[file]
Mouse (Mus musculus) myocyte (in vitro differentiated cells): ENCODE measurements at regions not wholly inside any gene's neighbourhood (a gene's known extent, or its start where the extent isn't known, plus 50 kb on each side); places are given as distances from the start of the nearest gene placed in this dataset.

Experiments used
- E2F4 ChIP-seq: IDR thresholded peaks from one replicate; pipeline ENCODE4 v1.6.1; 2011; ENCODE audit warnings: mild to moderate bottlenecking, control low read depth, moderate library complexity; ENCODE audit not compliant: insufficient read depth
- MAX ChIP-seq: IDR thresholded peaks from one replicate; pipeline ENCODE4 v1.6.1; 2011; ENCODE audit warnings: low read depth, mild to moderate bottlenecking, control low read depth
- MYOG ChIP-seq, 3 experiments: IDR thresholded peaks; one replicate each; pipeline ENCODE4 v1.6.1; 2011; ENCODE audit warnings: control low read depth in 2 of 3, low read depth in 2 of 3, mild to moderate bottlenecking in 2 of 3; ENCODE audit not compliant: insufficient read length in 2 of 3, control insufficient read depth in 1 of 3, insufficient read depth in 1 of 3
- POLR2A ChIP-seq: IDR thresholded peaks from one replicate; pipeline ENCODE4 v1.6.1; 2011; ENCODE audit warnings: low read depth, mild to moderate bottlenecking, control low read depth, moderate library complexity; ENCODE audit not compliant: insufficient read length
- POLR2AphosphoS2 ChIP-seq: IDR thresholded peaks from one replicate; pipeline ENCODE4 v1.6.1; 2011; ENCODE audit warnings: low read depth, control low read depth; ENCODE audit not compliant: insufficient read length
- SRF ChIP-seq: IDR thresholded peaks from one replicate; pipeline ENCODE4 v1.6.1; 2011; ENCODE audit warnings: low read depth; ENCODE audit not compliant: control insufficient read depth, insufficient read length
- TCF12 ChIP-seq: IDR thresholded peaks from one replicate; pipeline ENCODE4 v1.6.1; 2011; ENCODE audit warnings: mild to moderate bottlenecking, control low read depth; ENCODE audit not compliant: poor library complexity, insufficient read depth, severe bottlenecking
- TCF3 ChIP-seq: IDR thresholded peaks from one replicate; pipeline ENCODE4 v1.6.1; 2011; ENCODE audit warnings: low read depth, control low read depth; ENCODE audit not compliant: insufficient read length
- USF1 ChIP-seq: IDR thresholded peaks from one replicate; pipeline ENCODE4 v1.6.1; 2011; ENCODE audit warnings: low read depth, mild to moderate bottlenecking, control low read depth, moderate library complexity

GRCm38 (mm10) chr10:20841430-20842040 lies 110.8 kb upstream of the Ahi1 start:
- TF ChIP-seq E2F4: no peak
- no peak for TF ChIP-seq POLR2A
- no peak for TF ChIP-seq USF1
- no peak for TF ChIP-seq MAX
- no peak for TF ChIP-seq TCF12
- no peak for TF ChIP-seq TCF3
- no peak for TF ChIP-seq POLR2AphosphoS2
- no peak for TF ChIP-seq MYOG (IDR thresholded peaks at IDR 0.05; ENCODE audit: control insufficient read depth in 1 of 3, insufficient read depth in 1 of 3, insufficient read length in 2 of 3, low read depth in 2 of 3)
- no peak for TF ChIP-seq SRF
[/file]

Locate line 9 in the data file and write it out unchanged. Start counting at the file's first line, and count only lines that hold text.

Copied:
- TCF12 ChIP-seq: IDR thresholded peaks from one replicate; pipeline ENCODE4 v1.6.1; 2011; ENCODE audit warnings: mild to moderate bottlenecking, control low read depth; ENCODE audit not compliant: poor library complexity, insufficient read depth, severe bottlenecking